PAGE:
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This Server handles clients communicating with each other. Because I was not willing to actually give every client a name, they are named by their socket's file descriptor. This is my first application which actually is able to communicate using the INET. It is also my first really multithreaded application.

#include <stdio.h>
#include <stdlib.h>
#include <string.h>
#include <unistd.h>
#include <sys/types.h>
#include <sys/socket.h>
#include <netinet/in.h>
#include <pthread.h>
#include <stdbool.h>

#define BUFLEN 255
#define MAX_CONNECTIONS 128
#define MAX_NAME_LENGTH 30

void delete_socket(int socketid);
void* job_read(void*);
void* job_write(void*);

//Global Variables
FILE* plogfile;
int socket_ids[MAX_CONNECTIONS];
bool endprogramm = false;
int open_cnncts = 0;
pthread_mutex_t socketids_changingMutex;

void error(const char* msg){
    perror(msg);
    exit(1);
}

int main(int argc, char* argv[]) {
    printf("Server started...\n");
    if(argc < 2){
        fprintf(stderr, "You must provide a port number");
        exit(EXIT_FAILURE);
    }
    if(argc == 3){
        plogfile = fopen(argv[2], "w");
    } else {
        plogfile = fopen("logfile.txt", "w");
    }
    stderr = plogfile;

    int sockfd;
    uint16_t portnum;

    //Create nmutthread
    if(pthread_mutex_init(&socketids_changingMutex, NULL) < 0){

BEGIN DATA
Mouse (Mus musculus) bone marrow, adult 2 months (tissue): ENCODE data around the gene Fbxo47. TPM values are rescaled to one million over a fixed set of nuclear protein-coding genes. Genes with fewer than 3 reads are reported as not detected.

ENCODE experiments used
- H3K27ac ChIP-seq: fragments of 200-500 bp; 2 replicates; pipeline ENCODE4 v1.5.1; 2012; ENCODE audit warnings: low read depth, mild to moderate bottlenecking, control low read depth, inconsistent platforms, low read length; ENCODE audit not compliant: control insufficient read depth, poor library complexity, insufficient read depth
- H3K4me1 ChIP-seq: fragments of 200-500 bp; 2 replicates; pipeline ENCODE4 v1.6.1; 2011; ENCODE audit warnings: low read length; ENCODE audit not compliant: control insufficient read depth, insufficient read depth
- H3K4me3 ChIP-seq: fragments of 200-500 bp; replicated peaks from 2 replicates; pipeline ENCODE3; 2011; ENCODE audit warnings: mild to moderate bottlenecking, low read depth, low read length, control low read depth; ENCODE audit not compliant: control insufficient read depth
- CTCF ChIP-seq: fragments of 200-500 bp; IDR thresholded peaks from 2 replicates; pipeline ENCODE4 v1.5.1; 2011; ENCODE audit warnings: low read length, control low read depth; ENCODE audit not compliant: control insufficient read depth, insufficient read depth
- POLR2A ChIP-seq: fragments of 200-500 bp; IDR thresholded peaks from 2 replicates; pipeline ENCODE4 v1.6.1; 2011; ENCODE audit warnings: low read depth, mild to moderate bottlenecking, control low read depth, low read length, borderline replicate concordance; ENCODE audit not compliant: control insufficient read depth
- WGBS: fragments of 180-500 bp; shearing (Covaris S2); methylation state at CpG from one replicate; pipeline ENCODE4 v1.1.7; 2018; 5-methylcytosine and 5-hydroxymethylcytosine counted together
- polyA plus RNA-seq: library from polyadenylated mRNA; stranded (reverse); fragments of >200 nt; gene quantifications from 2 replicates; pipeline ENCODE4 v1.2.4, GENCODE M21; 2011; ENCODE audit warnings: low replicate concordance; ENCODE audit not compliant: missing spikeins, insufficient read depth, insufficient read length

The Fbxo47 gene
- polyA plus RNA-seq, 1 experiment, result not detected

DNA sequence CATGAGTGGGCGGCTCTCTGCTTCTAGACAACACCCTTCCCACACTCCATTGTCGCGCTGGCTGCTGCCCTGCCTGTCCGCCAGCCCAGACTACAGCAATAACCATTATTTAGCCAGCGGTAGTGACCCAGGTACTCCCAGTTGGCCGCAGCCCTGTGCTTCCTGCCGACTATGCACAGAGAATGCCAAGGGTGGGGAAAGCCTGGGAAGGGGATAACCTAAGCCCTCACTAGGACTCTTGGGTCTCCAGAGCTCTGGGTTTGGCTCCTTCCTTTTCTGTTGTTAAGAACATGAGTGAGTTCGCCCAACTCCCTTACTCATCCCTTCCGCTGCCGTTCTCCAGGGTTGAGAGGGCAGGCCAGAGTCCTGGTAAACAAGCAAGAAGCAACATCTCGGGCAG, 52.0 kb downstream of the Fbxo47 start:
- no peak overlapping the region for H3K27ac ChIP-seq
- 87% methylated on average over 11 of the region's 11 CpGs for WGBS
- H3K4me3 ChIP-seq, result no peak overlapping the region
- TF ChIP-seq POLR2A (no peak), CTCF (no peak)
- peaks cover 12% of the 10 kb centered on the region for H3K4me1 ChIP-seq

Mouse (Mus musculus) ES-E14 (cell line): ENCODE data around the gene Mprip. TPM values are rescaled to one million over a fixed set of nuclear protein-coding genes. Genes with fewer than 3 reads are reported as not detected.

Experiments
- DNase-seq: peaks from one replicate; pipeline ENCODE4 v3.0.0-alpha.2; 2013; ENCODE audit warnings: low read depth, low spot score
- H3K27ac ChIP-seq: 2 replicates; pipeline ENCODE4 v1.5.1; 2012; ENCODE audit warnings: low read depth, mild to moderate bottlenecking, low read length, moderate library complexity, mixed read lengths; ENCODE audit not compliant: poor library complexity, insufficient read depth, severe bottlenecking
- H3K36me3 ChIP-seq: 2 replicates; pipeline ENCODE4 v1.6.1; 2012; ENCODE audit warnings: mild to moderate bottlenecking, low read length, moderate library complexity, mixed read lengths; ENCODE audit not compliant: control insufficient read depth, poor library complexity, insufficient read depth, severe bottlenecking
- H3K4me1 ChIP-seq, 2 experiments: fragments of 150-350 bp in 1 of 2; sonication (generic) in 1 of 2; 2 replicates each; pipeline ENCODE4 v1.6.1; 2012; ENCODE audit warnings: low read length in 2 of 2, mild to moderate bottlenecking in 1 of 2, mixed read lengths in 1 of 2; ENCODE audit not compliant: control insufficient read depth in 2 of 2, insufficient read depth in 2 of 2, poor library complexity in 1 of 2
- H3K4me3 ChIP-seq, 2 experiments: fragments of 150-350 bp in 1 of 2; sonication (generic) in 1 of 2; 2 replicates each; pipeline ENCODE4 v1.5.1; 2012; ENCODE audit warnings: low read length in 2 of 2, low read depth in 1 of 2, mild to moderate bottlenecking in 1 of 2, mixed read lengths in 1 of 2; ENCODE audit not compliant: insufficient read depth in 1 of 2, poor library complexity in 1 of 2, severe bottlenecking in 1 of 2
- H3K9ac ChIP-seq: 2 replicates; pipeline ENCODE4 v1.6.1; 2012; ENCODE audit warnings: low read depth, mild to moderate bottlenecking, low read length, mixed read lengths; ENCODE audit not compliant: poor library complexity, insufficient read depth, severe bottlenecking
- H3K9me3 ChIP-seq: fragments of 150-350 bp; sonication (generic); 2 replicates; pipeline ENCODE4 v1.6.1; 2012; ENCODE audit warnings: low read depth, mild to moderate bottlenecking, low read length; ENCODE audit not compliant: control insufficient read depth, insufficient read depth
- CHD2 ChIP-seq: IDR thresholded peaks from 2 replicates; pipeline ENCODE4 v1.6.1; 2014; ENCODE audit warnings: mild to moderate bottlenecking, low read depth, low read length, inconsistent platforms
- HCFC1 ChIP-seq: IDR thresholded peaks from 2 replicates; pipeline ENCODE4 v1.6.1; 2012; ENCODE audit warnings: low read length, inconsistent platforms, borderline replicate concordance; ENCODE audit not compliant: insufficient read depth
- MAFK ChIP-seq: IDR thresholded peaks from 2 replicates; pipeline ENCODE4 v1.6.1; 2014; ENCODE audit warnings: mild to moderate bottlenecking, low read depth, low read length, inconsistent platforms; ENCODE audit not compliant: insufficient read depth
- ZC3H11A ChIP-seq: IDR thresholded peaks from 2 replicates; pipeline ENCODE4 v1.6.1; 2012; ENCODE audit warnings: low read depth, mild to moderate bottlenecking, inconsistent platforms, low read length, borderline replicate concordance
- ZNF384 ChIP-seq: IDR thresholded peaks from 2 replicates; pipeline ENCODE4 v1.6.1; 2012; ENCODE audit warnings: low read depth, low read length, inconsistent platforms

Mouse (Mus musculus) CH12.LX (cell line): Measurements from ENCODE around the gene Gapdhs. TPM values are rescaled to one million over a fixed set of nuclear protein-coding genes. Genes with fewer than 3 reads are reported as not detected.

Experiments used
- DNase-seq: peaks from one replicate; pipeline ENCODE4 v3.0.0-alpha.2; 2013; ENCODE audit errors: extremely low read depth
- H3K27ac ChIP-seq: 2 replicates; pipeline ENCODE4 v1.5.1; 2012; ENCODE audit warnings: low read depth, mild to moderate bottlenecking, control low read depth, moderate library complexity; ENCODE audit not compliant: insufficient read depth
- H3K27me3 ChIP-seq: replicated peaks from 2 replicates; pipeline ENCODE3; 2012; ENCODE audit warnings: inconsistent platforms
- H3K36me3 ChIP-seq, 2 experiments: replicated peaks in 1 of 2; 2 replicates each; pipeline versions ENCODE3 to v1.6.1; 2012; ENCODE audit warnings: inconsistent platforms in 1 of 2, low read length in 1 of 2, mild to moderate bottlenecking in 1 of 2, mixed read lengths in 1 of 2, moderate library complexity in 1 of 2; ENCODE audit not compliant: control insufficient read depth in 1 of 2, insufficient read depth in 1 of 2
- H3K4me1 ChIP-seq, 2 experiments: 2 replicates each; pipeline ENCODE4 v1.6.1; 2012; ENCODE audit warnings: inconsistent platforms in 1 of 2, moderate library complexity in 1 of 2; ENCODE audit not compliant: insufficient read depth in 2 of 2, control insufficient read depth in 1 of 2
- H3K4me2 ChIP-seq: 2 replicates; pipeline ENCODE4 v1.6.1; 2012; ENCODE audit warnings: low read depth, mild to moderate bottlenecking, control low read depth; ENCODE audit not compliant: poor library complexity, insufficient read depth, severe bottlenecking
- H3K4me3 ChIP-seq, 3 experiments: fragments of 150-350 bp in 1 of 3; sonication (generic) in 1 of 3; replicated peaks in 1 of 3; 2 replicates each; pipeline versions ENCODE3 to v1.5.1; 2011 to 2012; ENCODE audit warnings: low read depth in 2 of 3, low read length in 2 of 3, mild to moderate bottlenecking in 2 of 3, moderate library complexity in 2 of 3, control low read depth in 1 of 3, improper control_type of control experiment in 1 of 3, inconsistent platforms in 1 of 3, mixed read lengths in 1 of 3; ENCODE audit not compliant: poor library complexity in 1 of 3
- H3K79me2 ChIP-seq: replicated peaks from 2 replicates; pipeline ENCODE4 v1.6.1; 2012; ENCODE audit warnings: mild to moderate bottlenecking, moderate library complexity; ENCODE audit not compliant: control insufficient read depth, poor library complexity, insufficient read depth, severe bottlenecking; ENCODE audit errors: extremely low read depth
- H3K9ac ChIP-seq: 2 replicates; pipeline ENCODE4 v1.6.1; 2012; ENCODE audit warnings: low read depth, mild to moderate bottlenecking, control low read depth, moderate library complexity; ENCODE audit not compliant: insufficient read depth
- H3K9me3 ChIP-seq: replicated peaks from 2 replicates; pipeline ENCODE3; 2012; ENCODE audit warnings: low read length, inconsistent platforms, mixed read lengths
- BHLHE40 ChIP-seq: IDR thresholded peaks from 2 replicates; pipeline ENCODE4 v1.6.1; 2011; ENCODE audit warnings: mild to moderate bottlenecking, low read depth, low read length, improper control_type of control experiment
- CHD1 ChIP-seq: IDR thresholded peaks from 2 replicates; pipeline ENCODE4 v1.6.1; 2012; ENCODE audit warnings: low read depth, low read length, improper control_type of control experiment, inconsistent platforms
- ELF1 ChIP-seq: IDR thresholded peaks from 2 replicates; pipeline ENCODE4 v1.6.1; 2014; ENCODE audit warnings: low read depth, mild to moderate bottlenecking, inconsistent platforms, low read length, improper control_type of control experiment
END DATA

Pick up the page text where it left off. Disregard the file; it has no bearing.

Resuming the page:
error("Could not initialize Mutex");
    }
    //Initialzing threads and create writethread
    pthread_t writethread;
    pthread_create(&writethread, NULL, job_write, NULL);

    //Setup for connections
    struct sockaddr_in serv_add;
    struct sockaddr_in cli_adr;
    socklen_t clilen;
    clilen = sizeof(cli_adr);
    bzero((char*)&serv_add, sizeof(struct sockaddr_in));

    portnum = (uint16_t)atoi(argv[1]);
    serv_add.sin_family = AF_INET;
    serv_add.sin_addr.s_addr = INADDR_ANY;
    serv_add.sin_port = htons(portnum);

    sockfd = socket(AF_INET, SOCK_STREAM, 0);
    if(sockfd < 0){
        error("Error opening socket.");
    }

    if(bind(sockfd, (struct sockaddr*) (&serv_add), sizeof(serv_add)) < 0){
        error("Binding failed.");
    }
    fprintf(plogfile,"Listening....");
    listen(sockfd, MAX_CONNECTIONS);

    for(open_cnncts = 0; (!endprogramm); /*mutex needs to be set*/ ){
        socket_ids[open_cnncts] = accept(sockfd, (struct sockaddr*) &cli_adr, &clilen);
        pthread_mutex_lock(&socketids_changingMutex);
        fprintf(plogfile,"Client connected.\n");
        pthread_t thread;